Don't screen, follow Nigeria's lead

Checks: Epidemiologists say fewer than three people with Ebola are likely to board planes out of West Africa in a month. (AFP)

Checks: Epidemiologists say fewer than three people with Ebola are likely to board planes out of West Africa in a month. (AFP)

Screening for passengers arriving at airports in the United Kingdom and United States will have little chance of detecting someone infected with the virus and will cost money that could be better spent, a paper in the Lancet medical journal warned this week.

The findings come as Gatwick airport announced it will begin screening passengers arriving from countries at risk of Ebola. Heathrow airport began screening last week.

The authors say that restricting air travel from Guinea, Sierra Leone and Liberia, where the epidemic is at its worst, is damaging to those countries’ economies and may potentially handicap efforts to end the Ebola outbreak.

The paper is written by Dr Kamran Khan of St Michael’s Hospital in Toronto, and colleagues. The team, which calculated that fewer than three people a month infected with Ebola are likely to try to board planes out of West Africa, argue that exit screening in the capital cities of Conakry, Freetown and Monrovia “would offer greater efficiency, and might be simpler to operationalise, than entry screening all flights arriving directly from affected countries”.

But such a move needs support from the international community. A lot of attention has been focused on ways in which affluent countries can protect their populations, said Khan. But, he said, “the most proactive way is to decrease the many new infections in the source region itself”.

His argument was reinforced this week when Nigeria was declared Ebola-free in what the World Health Organisation’s director for Nigeria, Rui Gama Vaz, described as a “spectacular success story”. The way they beat the virus could serve as a model for the rest of the world.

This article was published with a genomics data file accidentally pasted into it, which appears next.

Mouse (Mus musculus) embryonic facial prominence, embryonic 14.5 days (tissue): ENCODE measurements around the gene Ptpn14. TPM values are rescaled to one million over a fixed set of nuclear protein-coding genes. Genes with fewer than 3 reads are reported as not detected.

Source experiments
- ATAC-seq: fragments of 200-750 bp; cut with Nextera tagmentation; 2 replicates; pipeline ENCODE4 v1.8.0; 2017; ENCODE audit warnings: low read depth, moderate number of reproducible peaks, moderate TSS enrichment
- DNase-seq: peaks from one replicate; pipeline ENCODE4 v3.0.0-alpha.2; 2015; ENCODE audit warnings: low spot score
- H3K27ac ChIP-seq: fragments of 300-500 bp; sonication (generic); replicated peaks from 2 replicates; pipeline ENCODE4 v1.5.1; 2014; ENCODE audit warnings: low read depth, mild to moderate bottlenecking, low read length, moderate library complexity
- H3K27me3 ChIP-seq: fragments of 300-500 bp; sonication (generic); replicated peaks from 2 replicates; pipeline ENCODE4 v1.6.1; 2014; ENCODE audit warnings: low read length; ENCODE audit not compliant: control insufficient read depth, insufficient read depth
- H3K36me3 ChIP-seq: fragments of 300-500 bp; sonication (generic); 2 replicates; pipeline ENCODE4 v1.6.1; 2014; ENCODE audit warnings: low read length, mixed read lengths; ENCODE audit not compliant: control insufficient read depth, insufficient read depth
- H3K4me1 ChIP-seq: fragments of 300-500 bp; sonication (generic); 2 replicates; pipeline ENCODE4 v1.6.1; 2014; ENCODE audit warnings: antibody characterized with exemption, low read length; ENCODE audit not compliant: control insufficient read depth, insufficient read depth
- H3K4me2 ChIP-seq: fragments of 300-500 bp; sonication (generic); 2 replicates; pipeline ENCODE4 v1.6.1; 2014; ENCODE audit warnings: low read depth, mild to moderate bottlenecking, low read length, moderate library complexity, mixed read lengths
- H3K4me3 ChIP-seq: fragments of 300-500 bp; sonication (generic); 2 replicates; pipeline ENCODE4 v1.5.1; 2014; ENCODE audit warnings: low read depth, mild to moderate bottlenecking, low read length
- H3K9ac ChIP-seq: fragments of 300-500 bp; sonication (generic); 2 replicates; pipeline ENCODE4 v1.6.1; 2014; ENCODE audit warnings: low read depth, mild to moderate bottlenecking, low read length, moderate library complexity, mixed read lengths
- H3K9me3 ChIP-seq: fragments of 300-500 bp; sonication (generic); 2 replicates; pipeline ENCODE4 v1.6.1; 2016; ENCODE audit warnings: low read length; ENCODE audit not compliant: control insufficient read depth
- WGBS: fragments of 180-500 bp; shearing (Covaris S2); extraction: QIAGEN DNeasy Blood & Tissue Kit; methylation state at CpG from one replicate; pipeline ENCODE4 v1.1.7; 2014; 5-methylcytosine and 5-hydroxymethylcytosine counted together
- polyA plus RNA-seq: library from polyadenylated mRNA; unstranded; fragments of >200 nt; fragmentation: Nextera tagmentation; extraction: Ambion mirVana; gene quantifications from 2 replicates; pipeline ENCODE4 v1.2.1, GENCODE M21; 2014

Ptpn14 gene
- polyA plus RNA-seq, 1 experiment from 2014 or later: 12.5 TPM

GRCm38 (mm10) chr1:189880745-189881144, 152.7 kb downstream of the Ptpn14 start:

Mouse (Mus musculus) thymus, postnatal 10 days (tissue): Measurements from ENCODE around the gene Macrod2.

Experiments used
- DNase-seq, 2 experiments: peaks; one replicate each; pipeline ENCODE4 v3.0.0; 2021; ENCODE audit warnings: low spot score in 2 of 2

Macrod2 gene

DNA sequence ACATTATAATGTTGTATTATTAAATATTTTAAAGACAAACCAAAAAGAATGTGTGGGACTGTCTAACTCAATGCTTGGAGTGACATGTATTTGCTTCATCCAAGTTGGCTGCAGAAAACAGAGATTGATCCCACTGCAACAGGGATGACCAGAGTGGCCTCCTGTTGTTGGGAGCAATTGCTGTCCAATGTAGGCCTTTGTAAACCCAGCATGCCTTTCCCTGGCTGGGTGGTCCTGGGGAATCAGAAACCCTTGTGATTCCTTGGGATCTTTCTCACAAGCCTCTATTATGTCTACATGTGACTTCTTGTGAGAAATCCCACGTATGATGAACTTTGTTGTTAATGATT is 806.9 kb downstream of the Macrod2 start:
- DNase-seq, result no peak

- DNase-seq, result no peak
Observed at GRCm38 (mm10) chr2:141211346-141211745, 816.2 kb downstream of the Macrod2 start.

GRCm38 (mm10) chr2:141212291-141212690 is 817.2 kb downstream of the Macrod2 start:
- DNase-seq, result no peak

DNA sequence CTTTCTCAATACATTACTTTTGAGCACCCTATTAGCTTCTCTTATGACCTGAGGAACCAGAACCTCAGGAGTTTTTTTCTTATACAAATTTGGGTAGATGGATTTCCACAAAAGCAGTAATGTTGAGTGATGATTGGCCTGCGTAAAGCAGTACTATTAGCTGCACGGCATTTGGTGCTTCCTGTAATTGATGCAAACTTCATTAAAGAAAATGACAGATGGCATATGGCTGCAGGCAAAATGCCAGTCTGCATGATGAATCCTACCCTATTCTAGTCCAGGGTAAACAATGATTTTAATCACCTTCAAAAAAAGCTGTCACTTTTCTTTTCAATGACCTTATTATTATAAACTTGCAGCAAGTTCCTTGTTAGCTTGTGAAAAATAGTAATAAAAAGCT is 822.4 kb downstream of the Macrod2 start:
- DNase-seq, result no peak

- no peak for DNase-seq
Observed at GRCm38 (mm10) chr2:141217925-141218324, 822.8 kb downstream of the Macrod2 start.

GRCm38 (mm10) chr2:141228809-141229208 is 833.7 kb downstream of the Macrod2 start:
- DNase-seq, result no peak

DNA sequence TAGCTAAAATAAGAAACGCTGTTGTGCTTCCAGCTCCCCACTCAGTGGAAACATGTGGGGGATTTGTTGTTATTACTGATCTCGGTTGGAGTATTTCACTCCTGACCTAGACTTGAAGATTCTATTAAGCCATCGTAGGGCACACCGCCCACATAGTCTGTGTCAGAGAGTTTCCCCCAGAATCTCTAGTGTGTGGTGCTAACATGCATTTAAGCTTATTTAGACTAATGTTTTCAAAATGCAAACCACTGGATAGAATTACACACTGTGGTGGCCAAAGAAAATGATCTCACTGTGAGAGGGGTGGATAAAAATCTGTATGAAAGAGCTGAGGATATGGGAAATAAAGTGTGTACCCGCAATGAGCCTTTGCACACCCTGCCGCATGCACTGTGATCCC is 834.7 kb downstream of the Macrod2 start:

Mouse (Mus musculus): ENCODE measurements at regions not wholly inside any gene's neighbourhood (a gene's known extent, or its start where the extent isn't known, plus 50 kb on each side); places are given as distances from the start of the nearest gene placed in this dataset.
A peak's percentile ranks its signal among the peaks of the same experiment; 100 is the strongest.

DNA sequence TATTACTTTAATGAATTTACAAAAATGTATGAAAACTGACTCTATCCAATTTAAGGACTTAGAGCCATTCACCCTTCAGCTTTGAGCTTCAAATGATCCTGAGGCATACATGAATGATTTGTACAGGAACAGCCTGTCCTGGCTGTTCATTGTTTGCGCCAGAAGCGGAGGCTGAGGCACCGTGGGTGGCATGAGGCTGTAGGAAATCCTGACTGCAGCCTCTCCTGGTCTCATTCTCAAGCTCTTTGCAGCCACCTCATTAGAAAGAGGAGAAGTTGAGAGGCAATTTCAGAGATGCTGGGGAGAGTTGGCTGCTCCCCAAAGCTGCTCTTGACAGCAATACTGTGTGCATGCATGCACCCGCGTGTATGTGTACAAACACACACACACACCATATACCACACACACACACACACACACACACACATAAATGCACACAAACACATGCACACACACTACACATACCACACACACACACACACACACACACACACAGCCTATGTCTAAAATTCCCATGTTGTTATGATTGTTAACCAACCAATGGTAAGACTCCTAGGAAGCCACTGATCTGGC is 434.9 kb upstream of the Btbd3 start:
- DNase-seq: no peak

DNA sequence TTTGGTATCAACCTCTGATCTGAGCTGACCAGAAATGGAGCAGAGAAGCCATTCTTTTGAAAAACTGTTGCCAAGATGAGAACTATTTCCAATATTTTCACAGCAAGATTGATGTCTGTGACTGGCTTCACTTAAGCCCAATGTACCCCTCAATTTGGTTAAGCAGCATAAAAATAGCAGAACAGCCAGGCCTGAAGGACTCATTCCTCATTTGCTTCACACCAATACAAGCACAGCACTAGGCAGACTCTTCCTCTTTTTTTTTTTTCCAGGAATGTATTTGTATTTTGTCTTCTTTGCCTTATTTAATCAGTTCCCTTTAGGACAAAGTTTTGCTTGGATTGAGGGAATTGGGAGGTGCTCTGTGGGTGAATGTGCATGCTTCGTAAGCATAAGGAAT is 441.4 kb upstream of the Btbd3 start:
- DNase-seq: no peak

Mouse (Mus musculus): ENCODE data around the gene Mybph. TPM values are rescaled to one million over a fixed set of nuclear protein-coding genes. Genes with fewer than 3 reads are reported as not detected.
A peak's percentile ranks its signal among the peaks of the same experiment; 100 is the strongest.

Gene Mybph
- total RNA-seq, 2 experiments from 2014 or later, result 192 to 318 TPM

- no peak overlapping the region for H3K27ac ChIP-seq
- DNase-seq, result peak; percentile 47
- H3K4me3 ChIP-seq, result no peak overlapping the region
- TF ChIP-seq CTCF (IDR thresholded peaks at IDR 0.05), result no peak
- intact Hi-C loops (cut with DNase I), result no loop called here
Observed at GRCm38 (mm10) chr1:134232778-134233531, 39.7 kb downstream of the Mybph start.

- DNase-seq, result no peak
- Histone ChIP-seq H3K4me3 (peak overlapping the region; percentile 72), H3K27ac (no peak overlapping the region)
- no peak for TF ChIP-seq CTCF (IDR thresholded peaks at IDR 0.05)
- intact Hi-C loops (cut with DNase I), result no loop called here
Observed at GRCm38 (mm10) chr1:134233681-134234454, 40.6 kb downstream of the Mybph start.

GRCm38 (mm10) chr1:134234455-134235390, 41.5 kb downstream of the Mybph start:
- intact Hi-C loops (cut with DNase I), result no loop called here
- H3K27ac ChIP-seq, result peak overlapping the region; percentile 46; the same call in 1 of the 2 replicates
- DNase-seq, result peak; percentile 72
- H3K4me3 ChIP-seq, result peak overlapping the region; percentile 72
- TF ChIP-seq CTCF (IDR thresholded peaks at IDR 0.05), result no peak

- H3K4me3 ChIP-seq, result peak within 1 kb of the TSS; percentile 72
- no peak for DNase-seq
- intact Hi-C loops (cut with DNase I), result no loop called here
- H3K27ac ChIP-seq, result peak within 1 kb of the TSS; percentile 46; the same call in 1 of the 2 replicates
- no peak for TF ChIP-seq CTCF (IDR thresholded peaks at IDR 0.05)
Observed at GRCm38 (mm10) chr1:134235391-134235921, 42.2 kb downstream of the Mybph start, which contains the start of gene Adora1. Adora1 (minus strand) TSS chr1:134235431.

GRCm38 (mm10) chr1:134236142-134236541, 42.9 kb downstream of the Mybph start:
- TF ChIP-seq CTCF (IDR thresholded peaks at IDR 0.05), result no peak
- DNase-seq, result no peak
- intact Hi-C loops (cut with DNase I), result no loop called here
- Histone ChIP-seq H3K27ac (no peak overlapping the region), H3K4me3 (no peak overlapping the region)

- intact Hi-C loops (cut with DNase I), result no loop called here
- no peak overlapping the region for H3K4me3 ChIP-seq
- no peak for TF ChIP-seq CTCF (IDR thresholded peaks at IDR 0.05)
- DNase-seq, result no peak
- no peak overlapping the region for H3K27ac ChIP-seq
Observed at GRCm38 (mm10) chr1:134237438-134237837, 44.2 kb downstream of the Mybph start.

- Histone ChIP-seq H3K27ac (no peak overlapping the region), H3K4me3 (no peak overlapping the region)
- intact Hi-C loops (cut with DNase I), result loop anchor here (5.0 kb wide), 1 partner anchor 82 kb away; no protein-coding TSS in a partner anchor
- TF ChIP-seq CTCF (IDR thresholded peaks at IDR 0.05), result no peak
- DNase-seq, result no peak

See Rednecks have no space and Ebola flight risk fears ungrounded

The outbreak began in Nigeria when a Liberian man, Patrick Sawyer, flew to Lagos on July 20 against medical advice. He was visibly ill when he boarded the plane and collapsed at the airport, but was treated for malaria because he denied he had been in contact with Ebola. It took three days, during which time nine medical staff nursing him became infected, four of whom later died, before Ebola was diagnosed and he was placed in isolation. He died two days later.

As soon as the virus was confirmed, a massive public health effort began. Every person who may have been exposed to the virus had to be found and isolated if they developed symptoms. Even though that involved hunting through crowded buildings in streets without door numbers, Nigerian teams managed to trace everyone who had been in contact with Sawyer and everyone who had contact with those who later developed the disease.

In total, 19 people became ill in Nigeria, seven of whom died. It could have been much worse in Nigeria’s densely populated cities – there are 21-million people in Lagos. But Nigeria set up an emergency operations centre, staffed with many experts who work on polio eradication.

According to a paper written by some of those involved, in the journal Eurosurveillance, the list of contacts reached 898, and they were not all in Lagos. A nurse who became infected travelled about 500km to Enugu, finding at least 21 contacts. But the biggest crisis was caused by one of Sawyer’s contacts, who had been infected, fleeing to Port Harcourt, where he infected a doctor. That doctor, who died, was linked to 526 contacts, including many members of his church who carried out a healing ceremony for him involving the laying on of hands. In total, the contact tracers made 18 500 face-to-face visits. Their persistence paid off.

Meanwhile in the US, the first wave of people who may have had contact with Thomas Eric Duncan have been declared Ebola-free after 21 days of twice-daily temperature checks, bringing welcome news to a Dallas hospital that was sent into a tailspin by the discovery of the virus.

No longer at risk
At least 43 of the 48 people who may have come into contact with Duncan, the first person to be diagnosed with Ebola in the US, are no longer at risk of developing the virus, the Texas department of health announced in a statement on Monday. Duncan died from Ebola on October 8.

Teresa Romero, the Spanish nursing auxiliary who earlier this month became the first person to contract Ebola in Europe, was this week judged to have been cured. Doctors said earlier that her appetite had improved to the point that she was demanding “jamon and chorizo”.

Madrid health authorities have claimed that Romero contracted the disease after touching the face of the Spanish missionary she was treating.

However, she said that she had no memory of this. “If something like that had happened I would have told you,” she is reported to have told her husband.

Romero was treated with a combination of serum made up of antibodies extracted from Ebola survivors and anti-viral drugs.

However, experts warn that the antiviral is experimental and has only been tested on mice. The possible side-effects on humans are not known. – © Guardian News & Media 2014, additional reporting by Stephen Burgen and Lauren Gambino



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